You’re engaged in some innocent retail therapy and then this beams down from planet Piëch.
As we’ve pointed out, Driven to Write never sleeps and while we don’t always get about as much as we’d like, our eyes and ears are everywhere. So while some of us are battening down hatches in windswept West Cork, others get to swan around a decidedly more temperate Marbella – a matter for which your correspondent is not bitter.
Now clearly, the sight of a VW XL1 even in Cork’s fashionable out of town shopping outlet of Mahon Point would undoubtedly elicit the sort of panic that would do Orson Wells proud, but equally its appearance at Marbella’s La Cañada Parque Comercial must have elicited at least several raised eyebrows.
Parked outside an relatively upscale Spanish retail outlet is one thing, but its proximity to a branch of Leroy Merlin (other DIY providers are available) begs the question of how the owner intends getting that flat pack wardrobe home? Perhaps they deliver.
Actually, I’m talking nonsense here. The owner of this vehicle isn’t DIY shopping – you need big pockets to purchase, let alone maintain one of these five-figure babies. Forget your Veyron, this my friends, is serious exotica. Conceptually speaking, XL1 was the third evolution of Volkswagen’s 1-litre car programme. The brainchild (or vanity project) of Prof. Dr. Ferdinand Piëch, Volkswagen’s former chairman and creative mastermind who envisaged a practical and usable production car with fuel consumption of one litre per 100 km – (283 mpg in Brexit parlance).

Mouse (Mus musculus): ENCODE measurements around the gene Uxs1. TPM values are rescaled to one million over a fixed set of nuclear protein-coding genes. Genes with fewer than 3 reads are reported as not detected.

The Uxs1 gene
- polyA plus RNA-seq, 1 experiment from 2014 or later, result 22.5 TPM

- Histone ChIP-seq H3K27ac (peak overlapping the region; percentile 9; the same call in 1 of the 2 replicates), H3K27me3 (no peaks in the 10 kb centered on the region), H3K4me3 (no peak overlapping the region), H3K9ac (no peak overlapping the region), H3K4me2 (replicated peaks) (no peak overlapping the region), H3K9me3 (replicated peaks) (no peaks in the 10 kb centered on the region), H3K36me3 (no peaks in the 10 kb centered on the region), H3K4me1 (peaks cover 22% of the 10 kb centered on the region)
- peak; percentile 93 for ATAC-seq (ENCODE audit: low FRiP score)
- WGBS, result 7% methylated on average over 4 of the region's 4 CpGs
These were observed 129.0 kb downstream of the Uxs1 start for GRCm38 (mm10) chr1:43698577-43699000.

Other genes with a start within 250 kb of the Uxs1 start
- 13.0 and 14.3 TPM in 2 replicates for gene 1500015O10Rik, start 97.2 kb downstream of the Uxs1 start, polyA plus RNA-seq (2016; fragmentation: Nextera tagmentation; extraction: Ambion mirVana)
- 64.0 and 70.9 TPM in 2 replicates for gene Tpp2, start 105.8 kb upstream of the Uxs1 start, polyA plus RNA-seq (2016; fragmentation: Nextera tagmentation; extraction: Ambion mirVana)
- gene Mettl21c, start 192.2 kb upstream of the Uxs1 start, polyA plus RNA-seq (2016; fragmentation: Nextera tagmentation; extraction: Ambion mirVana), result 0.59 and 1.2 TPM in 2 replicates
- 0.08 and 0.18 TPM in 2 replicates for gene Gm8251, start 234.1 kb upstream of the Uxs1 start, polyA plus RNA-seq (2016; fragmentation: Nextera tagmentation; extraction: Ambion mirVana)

XL1 is 3,888 mm long, 1,665 mm wide and just 1,153 mm tall – similar in length and width to a Polo. Even a Lamborghini Gallardo is taller. XL1’s design objectives called for low weight (795 kg), perfect aerodynamics (Cd 0.189) and a low centre of gravity – all of which you can be sure was rigorously adhered to, because after all, you really wouldn’t like uncle Ferdi when he’s pissed off.
XL1 was powered by a 47-hp two-cylinder diesel engine, essentially a sectioned 1.6-liter turbocharged and intercooled TDI unit, working in tandem with an electric motor and a 60-cell, 5.5-kWh, 150-pound lithium-ion battery pack, giving about a 30 mile electric-only range. To achieve these figures, weight was pared ruthlessly. The highly aerodynamic body was made from carbon fibre, aluminium and magnesium, the paintwork was 50% thinner than normal, and there was no sound insulation. Rolling resistance was minimised by fitting 115/80R-15 front tyres and 145/55R-16 rear, inflated to 44 psi.
Production of these hybrid hypercars began in 2013 at the former Karmann facility, with numbers limited to 250 cars, so the chance of sighting one is remote in the extreme. Nice to see the owner has the chutzpah to actually use it.
My thanks to JMC & MD for the photos.